Two years ago, same time of year, I was making behavior-shifting pacts with myself. I know it was this time of year because it was a few weeks before I was to run the Boston Marathon and I was not ready despite my training. Frankly I would never be ready. I wasn't a long-distance runner but I needed to believe -- believe I could make it to the finish line. I needed an attitude shift to keep my negative thoughts at bay. Why the hell did I ever commit to doing this? But then I started to replay in my mind what I had learned in my marathon training process. I am deeply grateful to Steven Covey and his book Seven Habits of Highly Effective People. Covey got me to the finish line and it was the biggest run of my life .
6 Months Prior/COMMIT: With the goal set, my heart was rapid firing just thinking about what I had committed to. What was I thinking? I had never run a marathon before, let alone done more than five miles of running. How was I going to prepare and be ready for this? My dear friends, many of whom are runners, weren't going to be doing this with me, so I didn't have any training partners. In addition, I split my time between Boston and New York and the back and forth made it difficult to keep a consistent schedule. I needed a strategy, a support system, a --pardon the pun -- road map.
Action Plan: I hired a coach in Boston. Together we drew up a plan which included a 30-mile-a-week running schedule. There was one big problem for me: TIME. I wanted to fit my runs and my visits with friends into a two-hour time slot. The running required more of a time commitment than I was prepared for. I still wanted, and needed, some time with my friends and husband, not to mention needing energy for my work, yet I desperately needed to train. If I missed a training run I figured I could walk with a friend, and catch up on mileage later in the day. But after a few weeks juggling this routine, I was exhausted from trying to double dip. Something had to give. Even my coach said I was burning the candle at both ends.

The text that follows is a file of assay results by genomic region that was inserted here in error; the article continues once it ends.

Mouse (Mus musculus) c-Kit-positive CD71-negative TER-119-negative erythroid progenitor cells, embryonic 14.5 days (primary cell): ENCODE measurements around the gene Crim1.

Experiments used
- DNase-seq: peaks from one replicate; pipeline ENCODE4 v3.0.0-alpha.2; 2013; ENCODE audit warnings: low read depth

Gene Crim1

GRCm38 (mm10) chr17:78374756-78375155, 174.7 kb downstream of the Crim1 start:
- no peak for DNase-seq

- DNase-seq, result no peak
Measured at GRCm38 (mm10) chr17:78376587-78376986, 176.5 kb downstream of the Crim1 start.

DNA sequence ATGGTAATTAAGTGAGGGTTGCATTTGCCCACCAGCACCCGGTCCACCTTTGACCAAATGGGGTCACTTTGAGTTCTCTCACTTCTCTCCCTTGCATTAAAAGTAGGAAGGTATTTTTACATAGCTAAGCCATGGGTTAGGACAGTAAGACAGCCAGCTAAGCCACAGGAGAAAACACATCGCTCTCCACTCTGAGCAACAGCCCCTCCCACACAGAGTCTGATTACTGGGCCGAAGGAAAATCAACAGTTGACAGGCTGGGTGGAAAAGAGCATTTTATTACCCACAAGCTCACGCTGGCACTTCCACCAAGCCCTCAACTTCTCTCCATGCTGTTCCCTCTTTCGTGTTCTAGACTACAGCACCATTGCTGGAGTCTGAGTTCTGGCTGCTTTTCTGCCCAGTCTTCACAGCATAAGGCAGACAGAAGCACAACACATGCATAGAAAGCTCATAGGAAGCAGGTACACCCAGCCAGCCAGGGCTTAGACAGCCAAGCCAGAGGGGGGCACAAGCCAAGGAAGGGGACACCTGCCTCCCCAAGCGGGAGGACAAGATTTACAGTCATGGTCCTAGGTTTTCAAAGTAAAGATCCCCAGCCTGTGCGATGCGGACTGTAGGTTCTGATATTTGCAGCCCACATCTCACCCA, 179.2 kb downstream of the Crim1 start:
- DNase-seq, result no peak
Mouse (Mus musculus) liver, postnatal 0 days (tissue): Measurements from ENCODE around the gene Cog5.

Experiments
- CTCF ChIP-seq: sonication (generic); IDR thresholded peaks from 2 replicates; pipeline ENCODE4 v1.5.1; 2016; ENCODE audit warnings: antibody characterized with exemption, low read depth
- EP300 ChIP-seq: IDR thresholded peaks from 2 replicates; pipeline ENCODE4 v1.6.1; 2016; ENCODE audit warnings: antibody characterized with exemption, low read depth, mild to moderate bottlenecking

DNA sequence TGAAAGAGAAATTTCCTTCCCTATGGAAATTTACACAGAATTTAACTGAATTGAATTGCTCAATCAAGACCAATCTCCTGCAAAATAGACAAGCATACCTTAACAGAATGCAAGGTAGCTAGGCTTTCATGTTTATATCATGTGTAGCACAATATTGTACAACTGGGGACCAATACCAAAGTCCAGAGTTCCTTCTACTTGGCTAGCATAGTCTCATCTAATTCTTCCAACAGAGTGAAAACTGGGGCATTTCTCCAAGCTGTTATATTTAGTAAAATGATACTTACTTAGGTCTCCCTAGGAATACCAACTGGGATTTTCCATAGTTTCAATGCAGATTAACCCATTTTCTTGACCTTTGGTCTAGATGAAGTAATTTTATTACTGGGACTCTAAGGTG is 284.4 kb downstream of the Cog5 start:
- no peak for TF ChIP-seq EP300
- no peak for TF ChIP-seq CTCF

And so I turned to one of my favorite books for inspiration. In Steven Covey's Seven Habits of Highly Effective People, he talks about putting first things first. That is Habit #3 and it struck a chord with me. My coach kept reminding me, "If you're not part of your own plan you'll be part of someone else's." I was still churning with the tug of war between missing my "social time" (i.e. girlfriend and hubby time) and staying focused on achieving my goal.
My first big test was the 15K in Central Park with the New York Road Runners which magically fell on my birthday! I was worried my running buddies wouldn't want to get up at 6 a.m. on a Sunday morning to drive into the city to be with me but I wanted and needed to do the run for my training miles.
Here's when the shift happened. I emailed everyone saying I had signed up for the run and if they would like to join in and celebrate with me that would be great. As much as I needed and wanted their support, I was also ready to face the challenge head-on without them. That was a big step for me. I crossed my fingers and hit "send." To my amazement -- and joy -- I got a unanimous YES!
The fact that I was prepared to run without my support system was surprisingly liberating. But the cherry on top was that my buddies showed up too. We even celebrated after with a birthday brunch of French toast with a candle.
Habit #3 worked: I could put first things first. Back in Boston I began to run for miles on end -- alone. Surprisingly, I was OK... happy, even. I enjoyed listening to books on tape as I ran, great music and lots of quiet thinking time. This new mindset carried me throughout the long, long, L-O-N-G road to the Boston Marathon's finish line April 18th, 2011 despite my last minute doubts. It was a runner's high I will never forget.
Fast forward to this week: I just completed the New York Half Marathon a few weeks ago --slowly, very slowly. The great news was I carried Habit #3 with me all the way to that finish. My girlfriends and I signed up together but we we were not able to always train together. That was now ok. We did the best training we could dealing with our own crazy schedules. (Same buddies from the birthday run.) Once we were committed, we took care of ourselves and on the day of the run we totally supported one another.
Life on the Road feels a whole lot better now as I have incorporated my new philosophy to first commit and next, to make myself the #1 part of my own training plan to reach my goal. The finish line is truly the icing on what is already a tasty, satisfying cake.